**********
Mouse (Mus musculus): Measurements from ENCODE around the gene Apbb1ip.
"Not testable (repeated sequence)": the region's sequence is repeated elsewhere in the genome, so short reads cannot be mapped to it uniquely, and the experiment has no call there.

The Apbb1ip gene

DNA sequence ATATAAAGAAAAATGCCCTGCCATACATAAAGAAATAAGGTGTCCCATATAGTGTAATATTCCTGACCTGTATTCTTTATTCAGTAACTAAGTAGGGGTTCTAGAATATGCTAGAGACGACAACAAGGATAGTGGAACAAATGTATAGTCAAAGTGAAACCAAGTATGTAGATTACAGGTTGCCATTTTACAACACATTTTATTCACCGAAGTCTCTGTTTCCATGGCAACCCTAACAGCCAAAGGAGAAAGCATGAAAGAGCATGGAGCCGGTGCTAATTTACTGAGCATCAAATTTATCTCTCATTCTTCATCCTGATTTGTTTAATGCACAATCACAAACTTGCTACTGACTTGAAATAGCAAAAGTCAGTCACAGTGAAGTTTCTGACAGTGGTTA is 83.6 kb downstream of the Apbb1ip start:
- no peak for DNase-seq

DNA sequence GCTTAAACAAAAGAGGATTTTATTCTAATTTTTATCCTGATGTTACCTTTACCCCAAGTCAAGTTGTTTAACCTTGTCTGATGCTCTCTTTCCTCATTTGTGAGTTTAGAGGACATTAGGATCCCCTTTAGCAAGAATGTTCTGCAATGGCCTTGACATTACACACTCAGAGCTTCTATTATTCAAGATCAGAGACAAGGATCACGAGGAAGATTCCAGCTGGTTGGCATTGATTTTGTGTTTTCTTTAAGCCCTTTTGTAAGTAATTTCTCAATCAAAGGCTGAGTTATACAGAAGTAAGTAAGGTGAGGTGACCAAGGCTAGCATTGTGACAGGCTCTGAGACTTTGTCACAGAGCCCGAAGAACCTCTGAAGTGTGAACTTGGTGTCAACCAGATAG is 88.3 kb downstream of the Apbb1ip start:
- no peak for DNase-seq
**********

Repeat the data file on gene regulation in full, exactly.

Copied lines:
Mouse (Mus musculus): Measurements from ENCODE around the gene Apbb1ip.
"Not testable (repeated sequence)": the region's sequence is repeated elsewhere in the genome, so short reads cannot be mapped to it uniquely, and the experiment has no call there.

The Apbb1ip gene

DNA sequence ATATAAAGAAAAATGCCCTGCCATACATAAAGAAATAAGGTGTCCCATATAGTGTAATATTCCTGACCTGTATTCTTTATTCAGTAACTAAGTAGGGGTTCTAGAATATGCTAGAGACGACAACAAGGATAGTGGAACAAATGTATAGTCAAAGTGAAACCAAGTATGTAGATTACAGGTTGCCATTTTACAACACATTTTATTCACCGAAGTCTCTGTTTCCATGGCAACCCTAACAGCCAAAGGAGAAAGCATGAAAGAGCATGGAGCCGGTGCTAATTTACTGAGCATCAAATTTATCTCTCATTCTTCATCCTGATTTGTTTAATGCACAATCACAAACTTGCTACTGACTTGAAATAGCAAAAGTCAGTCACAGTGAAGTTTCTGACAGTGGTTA is 83.6 kb downstream of the Apbb1ip start:
- no peak for DNase-seq

DNA sequence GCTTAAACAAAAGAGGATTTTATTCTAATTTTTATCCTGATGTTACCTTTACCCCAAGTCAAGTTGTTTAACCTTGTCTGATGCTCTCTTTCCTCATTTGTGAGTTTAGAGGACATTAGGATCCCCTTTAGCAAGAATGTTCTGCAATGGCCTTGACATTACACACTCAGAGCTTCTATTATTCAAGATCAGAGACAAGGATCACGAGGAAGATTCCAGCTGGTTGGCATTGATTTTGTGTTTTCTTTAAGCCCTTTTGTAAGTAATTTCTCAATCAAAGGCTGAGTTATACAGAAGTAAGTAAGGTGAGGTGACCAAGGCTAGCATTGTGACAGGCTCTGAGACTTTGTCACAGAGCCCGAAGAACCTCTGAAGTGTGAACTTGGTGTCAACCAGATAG is 88.3 kb downstream of the Apbb1ip start:
- no peak for DNase-seq